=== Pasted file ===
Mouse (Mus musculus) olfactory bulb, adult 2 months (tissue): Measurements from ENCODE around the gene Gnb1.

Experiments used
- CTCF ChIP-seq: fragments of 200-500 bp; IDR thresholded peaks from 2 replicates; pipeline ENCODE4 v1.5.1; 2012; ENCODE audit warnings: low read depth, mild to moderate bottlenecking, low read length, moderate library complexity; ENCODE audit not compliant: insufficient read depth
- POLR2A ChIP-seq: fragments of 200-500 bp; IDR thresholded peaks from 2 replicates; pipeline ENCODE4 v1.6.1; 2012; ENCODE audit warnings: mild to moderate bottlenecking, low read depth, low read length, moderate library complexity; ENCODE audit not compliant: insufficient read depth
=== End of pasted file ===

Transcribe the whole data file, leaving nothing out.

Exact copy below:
Mouse (Mus musculus) olfactory bulb, adult 2 months (tissue): Measurements from ENCODE around the gene Gnb1.

Experiments used
- CTCF ChIP-seq: fragments of 200-500 bp; IDR thresholded peaks from 2 replicates; pipeline ENCODE4 v1.5.1; 2012; ENCODE audit warnings: low read depth, mild to moderate bottlenecking, low read length, moderate library complexity; ENCODE audit not compliant: insufficient read depth
- POLR2A ChIP-seq: fragments of 200-500 bp; IDR thresholded peaks from 2 replicates; pipeline ENCODE4 v1.6.1; 2012; ENCODE audit warnings: mild to moderate bottlenecking, low read depth, low read length, moderate library complexity; ENCODE audit not compliant: insufficient read depth